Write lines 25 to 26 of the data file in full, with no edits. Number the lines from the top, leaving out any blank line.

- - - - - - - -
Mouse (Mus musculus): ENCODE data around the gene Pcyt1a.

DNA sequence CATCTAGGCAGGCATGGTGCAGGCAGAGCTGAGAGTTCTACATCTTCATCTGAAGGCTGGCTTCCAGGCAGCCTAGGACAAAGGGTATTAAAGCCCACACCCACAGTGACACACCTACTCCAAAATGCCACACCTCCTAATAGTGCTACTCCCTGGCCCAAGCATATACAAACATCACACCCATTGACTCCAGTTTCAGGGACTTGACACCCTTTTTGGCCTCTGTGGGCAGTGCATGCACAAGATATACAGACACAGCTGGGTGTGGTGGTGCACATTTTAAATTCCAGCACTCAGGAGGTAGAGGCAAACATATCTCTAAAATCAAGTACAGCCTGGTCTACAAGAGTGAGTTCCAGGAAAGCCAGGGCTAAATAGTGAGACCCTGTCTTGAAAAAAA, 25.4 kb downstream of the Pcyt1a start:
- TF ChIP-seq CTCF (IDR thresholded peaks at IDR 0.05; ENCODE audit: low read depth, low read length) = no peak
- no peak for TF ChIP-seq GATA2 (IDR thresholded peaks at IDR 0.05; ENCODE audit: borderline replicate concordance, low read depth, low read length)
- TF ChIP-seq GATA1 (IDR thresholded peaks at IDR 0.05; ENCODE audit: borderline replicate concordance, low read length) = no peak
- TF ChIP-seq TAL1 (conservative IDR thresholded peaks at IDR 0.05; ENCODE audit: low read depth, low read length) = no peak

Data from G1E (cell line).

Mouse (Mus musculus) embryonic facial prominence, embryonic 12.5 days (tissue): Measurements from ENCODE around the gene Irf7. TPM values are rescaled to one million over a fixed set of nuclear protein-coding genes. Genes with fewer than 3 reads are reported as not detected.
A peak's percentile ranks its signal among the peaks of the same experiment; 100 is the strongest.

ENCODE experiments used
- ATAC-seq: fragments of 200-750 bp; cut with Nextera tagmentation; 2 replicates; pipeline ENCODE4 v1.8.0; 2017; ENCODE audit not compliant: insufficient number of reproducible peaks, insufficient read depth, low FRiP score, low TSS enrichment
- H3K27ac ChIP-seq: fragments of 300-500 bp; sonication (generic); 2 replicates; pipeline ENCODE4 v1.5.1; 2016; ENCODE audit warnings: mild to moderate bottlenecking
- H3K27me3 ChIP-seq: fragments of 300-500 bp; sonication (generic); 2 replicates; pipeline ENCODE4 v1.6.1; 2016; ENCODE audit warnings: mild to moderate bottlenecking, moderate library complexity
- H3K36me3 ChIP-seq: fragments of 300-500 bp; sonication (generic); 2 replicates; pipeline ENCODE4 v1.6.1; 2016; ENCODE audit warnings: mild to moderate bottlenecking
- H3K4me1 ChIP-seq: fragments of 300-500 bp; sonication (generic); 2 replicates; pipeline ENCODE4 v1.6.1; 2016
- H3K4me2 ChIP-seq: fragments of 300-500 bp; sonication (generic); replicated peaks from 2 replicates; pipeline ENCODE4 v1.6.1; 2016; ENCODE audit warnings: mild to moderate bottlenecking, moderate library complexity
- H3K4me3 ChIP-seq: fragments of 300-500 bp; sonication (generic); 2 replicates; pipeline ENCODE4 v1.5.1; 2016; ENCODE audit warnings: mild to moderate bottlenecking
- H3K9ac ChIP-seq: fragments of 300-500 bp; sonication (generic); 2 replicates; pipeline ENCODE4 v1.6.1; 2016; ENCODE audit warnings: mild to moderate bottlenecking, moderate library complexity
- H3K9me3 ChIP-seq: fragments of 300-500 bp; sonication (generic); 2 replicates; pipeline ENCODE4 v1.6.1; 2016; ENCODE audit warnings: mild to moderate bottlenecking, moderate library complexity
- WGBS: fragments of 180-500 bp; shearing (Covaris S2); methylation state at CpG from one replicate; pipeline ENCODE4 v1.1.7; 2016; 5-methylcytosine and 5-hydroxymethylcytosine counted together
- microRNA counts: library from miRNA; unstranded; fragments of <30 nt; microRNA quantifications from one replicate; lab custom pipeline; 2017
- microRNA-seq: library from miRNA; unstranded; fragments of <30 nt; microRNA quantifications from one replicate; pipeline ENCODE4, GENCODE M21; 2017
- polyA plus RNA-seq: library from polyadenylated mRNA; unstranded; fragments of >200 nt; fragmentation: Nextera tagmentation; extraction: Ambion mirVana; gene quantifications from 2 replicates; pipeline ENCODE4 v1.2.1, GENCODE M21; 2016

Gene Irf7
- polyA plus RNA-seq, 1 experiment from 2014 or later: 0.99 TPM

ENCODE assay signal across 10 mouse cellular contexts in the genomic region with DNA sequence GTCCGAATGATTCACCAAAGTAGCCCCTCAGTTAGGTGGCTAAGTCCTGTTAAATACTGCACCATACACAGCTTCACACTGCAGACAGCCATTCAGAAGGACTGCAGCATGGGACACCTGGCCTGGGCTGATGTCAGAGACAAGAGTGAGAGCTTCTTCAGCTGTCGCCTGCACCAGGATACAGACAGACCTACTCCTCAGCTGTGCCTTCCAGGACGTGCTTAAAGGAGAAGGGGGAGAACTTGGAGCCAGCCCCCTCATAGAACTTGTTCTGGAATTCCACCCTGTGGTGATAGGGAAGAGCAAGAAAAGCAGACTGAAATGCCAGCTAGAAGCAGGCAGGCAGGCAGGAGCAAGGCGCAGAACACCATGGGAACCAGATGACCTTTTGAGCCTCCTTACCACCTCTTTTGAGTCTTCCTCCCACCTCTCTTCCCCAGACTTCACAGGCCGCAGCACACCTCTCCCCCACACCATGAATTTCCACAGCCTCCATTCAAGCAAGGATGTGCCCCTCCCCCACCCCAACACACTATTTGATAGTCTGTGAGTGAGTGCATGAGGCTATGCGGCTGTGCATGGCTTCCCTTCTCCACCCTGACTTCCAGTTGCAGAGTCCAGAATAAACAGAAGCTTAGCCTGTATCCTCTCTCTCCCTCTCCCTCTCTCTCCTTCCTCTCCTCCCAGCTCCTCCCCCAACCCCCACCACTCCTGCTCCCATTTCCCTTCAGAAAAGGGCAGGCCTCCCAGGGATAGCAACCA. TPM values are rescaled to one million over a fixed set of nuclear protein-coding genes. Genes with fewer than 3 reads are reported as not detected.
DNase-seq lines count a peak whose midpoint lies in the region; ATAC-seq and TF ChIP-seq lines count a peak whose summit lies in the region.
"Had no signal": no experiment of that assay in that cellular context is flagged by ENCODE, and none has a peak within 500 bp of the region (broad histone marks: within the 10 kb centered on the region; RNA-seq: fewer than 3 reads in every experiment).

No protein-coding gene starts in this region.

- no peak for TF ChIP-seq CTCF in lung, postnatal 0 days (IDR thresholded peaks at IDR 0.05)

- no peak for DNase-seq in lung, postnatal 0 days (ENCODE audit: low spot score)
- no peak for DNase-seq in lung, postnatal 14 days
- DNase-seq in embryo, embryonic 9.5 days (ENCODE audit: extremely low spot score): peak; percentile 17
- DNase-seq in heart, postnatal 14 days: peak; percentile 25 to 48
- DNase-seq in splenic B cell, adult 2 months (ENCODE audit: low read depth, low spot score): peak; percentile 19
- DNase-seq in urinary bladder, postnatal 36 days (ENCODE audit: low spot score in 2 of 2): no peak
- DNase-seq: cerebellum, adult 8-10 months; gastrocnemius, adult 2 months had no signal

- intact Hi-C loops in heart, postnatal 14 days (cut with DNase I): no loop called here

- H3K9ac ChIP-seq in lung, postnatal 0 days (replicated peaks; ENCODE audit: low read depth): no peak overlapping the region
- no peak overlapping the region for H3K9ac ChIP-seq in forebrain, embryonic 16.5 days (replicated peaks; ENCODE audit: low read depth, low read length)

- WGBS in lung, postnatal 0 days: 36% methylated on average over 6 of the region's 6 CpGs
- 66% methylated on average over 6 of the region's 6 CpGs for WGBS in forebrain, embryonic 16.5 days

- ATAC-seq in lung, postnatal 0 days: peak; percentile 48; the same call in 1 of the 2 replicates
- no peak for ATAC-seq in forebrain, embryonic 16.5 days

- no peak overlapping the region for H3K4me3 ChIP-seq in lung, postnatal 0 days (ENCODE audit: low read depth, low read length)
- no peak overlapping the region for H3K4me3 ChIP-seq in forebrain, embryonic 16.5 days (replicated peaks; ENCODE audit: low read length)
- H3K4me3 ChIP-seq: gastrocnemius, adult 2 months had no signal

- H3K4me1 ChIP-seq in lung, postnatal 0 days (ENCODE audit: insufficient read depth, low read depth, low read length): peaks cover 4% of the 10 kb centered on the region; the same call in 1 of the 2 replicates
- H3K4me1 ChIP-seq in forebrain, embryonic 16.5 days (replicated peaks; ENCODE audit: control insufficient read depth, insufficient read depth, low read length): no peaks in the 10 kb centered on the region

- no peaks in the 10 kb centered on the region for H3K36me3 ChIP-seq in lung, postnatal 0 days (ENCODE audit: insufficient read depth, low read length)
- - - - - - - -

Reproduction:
- polyA plus RNA-seq, 1 experiment from 2014 or later: 0.99 TPM

ENCODE assay signal across 10 mouse cellular contexts in the genomic region with DNA sequence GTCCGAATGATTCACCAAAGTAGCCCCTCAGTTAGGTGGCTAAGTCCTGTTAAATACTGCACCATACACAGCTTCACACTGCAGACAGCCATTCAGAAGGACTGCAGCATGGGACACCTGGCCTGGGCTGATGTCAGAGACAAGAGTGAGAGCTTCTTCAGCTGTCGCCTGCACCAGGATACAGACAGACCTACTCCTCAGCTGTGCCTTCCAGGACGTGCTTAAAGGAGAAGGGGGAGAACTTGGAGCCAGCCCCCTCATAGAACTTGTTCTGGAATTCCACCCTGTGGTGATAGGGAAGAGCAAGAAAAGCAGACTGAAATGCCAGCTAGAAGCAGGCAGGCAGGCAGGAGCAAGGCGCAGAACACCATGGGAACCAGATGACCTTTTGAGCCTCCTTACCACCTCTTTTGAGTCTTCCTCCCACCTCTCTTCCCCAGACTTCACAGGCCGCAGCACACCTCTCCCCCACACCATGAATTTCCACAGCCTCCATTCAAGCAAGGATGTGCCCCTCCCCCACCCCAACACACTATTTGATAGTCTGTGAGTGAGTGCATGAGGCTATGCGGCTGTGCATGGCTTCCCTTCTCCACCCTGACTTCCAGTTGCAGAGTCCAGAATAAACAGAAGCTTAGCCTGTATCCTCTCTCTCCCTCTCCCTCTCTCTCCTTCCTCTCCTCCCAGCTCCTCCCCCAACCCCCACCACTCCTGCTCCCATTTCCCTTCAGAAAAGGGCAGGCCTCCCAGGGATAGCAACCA. TPM values are rescaled to one million over a fixed set of nuclear protein-coding genes. Genes with fewer than 3 reads are reported as not detected.